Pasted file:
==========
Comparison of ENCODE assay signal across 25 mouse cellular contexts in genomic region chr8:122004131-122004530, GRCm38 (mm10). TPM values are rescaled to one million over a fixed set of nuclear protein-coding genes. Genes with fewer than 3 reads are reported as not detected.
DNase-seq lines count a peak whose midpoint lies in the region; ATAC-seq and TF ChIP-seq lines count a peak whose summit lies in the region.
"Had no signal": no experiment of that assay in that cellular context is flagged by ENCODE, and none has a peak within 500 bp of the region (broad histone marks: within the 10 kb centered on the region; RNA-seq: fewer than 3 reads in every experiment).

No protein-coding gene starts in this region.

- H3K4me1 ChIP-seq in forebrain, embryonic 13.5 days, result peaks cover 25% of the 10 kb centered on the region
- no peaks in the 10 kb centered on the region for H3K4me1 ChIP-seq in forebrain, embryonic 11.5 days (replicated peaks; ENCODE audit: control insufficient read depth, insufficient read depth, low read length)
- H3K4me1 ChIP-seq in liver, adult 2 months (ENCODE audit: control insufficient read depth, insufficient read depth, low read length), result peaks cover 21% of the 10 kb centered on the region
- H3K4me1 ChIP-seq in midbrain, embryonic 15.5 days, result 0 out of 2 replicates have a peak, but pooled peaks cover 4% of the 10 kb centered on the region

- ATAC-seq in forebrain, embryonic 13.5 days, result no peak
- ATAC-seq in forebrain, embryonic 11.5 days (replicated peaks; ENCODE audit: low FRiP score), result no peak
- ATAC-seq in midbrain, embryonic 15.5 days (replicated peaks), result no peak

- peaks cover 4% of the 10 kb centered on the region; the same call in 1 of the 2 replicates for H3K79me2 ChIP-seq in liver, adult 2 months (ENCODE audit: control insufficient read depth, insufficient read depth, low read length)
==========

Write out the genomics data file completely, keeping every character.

Comparison of ENCODE assay signal across 25 mouse cellular contexts in genomic region chr8:122004131-122004530, GRCm38 (mm10). TPM values are rescaled to one million over a fixed set of nuclear protein-coding genes. Genes with fewer than 3 reads are reported as not detected.
DNase-seq lines count a peak whose midpoint lies in the region; ATAC-seq and TF ChIP-seq lines count a peak whose summit lies in the region.
"Had no signal": no experiment of that assay in that cellular context is flagged by ENCODE, and none has a peak within 500 bp of the region (broad histone marks: within the 10 kb centered on the region; RNA-seq: fewer than 3 reads in every experiment).

No protein-coding gene starts in this region.

- H3K4me1 ChIP-seq in forebrain, embryonic 13.5 days, result peaks cover 25% of the 10 kb centered on the region
- no peaks in the 10 kb centered on the region for H3K4me1 ChIP-seq in forebrain, embryonic 11.5 days (replicated peaks; ENCODE audit: control insufficient read depth, insufficient read depth, low read length)
- H3K4me1 ChIP-seq in liver, adult 2 months (ENCODE audit: control insufficient read depth, insufficient read depth, low read length), result peaks cover 21% of the 10 kb centered on the region
- H3K4me1 ChIP-seq in midbrain, embryonic 15.5 days, result 0 out of 2 replicates have a peak, but pooled peaks cover 4% of the 10 kb centered on the region

- ATAC-seq in forebrain, embryonic 13.5 days, result no peak
- ATAC-seq in forebrain, embryonic 11.5 days (replicated peaks; ENCODE audit: low FRiP score), result no peak
- ATAC-seq in midbrain, embryonic 15.5 days (replicated peaks), result no peak

- peaks cover 4% of the 10 kb centered on the region; the same call in 1 of the 2 replicates for H3K79me2 ChIP-seq in liver, adult 2 months (ENCODE audit: control insufficient read depth, insufficient read depth, low read length)